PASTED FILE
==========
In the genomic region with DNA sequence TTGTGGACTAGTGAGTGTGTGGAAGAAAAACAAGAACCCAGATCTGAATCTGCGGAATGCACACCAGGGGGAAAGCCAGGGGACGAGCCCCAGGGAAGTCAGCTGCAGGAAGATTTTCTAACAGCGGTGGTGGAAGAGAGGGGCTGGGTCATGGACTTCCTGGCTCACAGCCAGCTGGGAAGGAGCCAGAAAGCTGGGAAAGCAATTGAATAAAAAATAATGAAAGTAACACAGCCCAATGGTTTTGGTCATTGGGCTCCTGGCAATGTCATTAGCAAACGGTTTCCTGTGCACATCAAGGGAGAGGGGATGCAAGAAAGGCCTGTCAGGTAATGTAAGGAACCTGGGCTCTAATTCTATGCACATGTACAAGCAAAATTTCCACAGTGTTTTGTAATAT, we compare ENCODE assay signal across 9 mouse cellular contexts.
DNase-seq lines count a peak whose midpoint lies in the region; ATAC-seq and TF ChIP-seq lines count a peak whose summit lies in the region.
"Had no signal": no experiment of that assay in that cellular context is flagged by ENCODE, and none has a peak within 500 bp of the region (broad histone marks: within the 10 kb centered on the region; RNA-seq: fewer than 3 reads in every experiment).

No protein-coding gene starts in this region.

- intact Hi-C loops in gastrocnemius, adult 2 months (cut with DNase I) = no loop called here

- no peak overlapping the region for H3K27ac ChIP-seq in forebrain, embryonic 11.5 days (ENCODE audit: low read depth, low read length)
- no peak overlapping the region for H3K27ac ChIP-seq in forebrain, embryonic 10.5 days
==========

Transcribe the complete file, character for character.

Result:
In the genomic region with DNA sequence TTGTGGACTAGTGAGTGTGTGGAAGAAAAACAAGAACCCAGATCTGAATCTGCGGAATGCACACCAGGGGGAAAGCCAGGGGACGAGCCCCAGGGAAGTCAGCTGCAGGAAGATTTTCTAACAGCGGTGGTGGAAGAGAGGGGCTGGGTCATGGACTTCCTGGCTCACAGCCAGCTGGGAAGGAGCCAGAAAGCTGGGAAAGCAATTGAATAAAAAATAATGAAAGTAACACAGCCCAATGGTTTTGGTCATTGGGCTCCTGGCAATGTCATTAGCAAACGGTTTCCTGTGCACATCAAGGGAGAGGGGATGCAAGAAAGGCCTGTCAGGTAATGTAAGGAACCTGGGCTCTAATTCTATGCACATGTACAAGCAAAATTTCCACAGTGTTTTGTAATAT, we compare ENCODE assay signal across 9 mouse cellular contexts.
DNase-seq lines count a peak whose midpoint lies in the region; ATAC-seq and TF ChIP-seq lines count a peak whose summit lies in the region.
"Had no signal": no experiment of that assay in that cellular context is flagged by ENCODE, and none has a peak within 500 bp of the region (broad histone marks: within the 10 kb centered on the region; RNA-seq: fewer than 3 reads in every experiment).

No protein-coding gene starts in this region.

- intact Hi-C loops in gastrocnemius, adult 2 months (cut with DNase I) = no loop called here

- no peak overlapping the region for H3K27ac ChIP-seq in forebrain, embryonic 11.5 days (ENCODE audit: low read depth, low read length)
- no peak overlapping the region for H3K27ac ChIP-seq in forebrain, embryonic 10.5 days